The male might be a bit drab, but I can't find many attractive features on her really. (Sorry, love.) But, hey, she smells great!! She sits around, wafting her alluring pheromones into the night air and the males come to her. She doesn't need to go anywhere! Once she's mated, she will lay her eggs and that's the life cycle completed.
It's only on milder winter nights that there will be bats on the wing. And as bats love a juicy moth for supper, the winter moth avoids a lot of them by being around in this chilly season. They've done all their feeding as caterpillars, so they don't need to even feed on flower nectar or anything. They really are just all about continuing the next generation.
Bats catch moths using echo-location then scoop the moth into the tail membrane and and up towards their mouth. Yum!!
One of the biggest threats to the next generation of winter moths, (whose caterpillars feed on most trees leaves, particularly the freshly emerging buds in spring), are birds. Long tail tits, blue tits, wrens, goldcrests, dunnocks, etc, will all be grateful for the juicy little bundles of energy packed eggs, placed on the tips of twigs all over Old Moor. In the late winter, they give a much needed boost to their food supply.
So that's what those acrobatic blue tits and long tail tits are looking for, dangling around the ends of branches!
So the moths lay hundreds of eggs each, to improve the chances of some surviving to hatch out as caterpillars and then some surviving even more hungry beaks on the look-out for a yummy caterpillar. Only a small proportion of the eggs will make it through to the pupa stage and from there, to the adult moth.
A little undignified perhaps, but worth it, if there's a yummy snack to be had!! Thanks Ian, for this pic, taken on Old Moor.
It's just aswell that a lot do get eaten, really, for our trees sake, as the caterpillars can munch their way through lots of leaf buds and as a result, are seen as a pest by some gardeners. So a healthy balance of plants and bird species needs to exist in an area to keep everything just so. Which, thankfully, is how it seems to be on Old Moor!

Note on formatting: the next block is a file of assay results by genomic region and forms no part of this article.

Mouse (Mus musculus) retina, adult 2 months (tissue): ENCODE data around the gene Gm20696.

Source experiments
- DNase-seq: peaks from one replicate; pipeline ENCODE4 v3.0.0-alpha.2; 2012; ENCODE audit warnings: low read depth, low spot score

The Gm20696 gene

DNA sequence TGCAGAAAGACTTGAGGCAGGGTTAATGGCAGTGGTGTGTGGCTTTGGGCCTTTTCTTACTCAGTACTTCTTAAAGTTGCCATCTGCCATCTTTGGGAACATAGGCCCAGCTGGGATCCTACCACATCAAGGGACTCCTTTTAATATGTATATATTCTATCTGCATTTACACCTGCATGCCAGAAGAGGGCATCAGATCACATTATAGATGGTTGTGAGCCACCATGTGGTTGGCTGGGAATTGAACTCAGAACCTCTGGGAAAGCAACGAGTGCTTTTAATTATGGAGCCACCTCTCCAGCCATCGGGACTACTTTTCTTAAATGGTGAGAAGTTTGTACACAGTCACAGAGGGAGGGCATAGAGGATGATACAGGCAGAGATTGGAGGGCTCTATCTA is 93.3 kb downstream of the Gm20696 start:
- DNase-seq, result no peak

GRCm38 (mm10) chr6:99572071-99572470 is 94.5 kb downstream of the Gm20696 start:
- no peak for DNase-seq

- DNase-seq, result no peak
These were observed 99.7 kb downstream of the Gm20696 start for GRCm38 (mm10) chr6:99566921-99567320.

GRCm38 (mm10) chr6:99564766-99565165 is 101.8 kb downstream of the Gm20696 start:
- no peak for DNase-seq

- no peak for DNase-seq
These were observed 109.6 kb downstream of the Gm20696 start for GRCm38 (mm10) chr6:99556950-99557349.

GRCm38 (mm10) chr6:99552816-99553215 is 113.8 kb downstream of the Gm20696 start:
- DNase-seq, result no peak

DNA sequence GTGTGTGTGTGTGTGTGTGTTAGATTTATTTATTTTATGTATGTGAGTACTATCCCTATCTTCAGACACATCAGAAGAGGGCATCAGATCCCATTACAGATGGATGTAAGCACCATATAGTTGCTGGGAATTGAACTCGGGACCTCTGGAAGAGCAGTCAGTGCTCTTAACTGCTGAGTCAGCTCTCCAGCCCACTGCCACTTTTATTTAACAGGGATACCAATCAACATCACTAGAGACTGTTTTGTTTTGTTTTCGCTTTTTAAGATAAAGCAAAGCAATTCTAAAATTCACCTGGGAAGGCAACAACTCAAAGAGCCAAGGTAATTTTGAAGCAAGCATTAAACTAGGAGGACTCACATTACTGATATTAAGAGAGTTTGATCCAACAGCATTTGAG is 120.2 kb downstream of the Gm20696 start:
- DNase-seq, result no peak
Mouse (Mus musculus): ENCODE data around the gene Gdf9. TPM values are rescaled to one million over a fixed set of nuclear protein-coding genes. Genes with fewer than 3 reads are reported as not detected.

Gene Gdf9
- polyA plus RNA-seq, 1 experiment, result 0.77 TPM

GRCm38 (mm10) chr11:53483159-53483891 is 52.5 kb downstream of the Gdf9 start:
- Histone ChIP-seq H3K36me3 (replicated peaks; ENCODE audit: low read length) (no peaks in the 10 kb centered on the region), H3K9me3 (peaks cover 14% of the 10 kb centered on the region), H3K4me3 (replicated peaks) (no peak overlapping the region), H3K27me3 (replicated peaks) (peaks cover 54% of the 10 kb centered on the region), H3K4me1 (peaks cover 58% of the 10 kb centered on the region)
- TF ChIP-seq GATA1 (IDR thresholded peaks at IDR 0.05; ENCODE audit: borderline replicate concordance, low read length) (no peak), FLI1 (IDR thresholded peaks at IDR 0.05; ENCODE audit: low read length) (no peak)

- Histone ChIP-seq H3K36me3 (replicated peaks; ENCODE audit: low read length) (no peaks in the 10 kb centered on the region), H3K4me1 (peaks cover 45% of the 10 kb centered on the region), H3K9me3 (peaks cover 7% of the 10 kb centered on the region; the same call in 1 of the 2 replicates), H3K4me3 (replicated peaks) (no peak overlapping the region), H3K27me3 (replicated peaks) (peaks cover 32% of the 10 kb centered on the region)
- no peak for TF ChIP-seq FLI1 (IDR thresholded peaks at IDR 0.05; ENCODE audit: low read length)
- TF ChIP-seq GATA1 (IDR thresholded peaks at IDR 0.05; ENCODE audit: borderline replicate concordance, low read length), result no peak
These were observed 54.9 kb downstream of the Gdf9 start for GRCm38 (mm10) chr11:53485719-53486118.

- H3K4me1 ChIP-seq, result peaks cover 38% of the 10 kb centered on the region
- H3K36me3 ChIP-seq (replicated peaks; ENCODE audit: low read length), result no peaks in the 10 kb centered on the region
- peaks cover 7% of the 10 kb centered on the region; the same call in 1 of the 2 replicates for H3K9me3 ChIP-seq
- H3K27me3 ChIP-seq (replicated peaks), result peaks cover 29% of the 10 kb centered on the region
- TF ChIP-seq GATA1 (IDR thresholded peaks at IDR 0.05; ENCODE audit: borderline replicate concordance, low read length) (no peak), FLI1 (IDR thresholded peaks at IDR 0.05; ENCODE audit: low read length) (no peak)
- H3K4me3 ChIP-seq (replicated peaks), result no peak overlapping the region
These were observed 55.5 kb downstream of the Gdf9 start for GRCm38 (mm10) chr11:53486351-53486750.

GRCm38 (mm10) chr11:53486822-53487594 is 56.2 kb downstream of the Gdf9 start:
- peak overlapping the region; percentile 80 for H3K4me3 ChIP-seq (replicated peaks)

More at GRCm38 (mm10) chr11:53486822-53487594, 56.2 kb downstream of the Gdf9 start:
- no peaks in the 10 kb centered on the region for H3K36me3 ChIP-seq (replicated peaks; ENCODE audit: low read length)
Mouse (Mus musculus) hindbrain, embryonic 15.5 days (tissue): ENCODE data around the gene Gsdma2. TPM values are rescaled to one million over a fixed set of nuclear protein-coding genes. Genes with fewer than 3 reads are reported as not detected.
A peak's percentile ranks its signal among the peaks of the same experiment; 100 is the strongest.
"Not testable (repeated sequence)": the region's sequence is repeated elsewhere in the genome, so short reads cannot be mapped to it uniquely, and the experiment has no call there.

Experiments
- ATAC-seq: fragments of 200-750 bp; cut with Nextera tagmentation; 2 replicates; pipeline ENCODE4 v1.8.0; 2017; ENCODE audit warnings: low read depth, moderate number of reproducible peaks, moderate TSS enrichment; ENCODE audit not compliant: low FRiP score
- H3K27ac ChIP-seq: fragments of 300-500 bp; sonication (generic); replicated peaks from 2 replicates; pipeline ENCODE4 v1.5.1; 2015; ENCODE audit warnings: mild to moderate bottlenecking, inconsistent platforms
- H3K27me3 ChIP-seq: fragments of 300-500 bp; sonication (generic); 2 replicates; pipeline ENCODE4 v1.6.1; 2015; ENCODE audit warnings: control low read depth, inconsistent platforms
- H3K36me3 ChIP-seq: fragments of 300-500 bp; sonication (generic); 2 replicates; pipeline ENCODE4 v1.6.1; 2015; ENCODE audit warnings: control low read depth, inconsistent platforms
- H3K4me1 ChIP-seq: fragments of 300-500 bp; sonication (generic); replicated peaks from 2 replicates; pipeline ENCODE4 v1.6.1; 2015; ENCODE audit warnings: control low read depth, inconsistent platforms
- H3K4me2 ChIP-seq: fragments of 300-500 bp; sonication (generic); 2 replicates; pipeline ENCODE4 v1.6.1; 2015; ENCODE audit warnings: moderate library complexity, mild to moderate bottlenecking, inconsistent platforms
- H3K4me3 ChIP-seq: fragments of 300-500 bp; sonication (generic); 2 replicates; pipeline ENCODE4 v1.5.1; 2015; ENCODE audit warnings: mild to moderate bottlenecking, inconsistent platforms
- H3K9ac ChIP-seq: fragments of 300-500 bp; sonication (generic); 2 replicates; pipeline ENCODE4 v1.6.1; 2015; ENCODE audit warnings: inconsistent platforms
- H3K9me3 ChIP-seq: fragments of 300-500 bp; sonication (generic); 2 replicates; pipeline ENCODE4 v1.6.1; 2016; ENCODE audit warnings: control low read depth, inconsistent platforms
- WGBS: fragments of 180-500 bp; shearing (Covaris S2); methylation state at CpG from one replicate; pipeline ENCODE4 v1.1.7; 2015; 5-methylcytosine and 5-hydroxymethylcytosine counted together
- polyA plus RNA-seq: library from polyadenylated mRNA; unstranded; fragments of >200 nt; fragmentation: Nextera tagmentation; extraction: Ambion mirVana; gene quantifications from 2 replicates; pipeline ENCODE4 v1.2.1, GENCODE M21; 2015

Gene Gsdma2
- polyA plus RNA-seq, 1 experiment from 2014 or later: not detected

I'm very pleased to say that for the second year in a row, we have breeding Bittern at RSPB Old Moor. Activity clearly suggests that we have a female feeding young chicks.
This is clearly excellent news and we now need to instigate our plans to allow as many people as possible to have the opportunity to see a Bittern whilst at the same time ensuring the best possible chances of their success.
So, from tomorrow morning, we have taken the decision to again close the reedbed trail from the switch back just after the wildlife ponds.
This is very much a precautionary principle and is led by the fact that last year, the reedbed trail became so popular that the female started to amend her behaviour and this is the last thing that we would like to see happen again.
In time, I think the cache of a Bittern sighting at Old Moor will drop and the amount of reed at Old Moor and Bolton Ings will increase so as to make this decision null and void, but for now it seems the best course of action.
So, what are we doing to facilitate a sighting?
Firstly, last years gazebo and plastic chairs are being replaced by an altogether grander affair. Our wonderful reserve team are building a viewing screen complete with roof and seating to give you a semi permament base to sit and watch for feeding flights.
We will staff this from time to time but in general it will be unmanned. However, there will be sightings boards and interpretation and we will encourage visitors to record any of their sightings (which we will then note at the end of each day).
Given the nature of the species, this will again offer the best chance of seeing a Bittern as they fly across the reedbeds.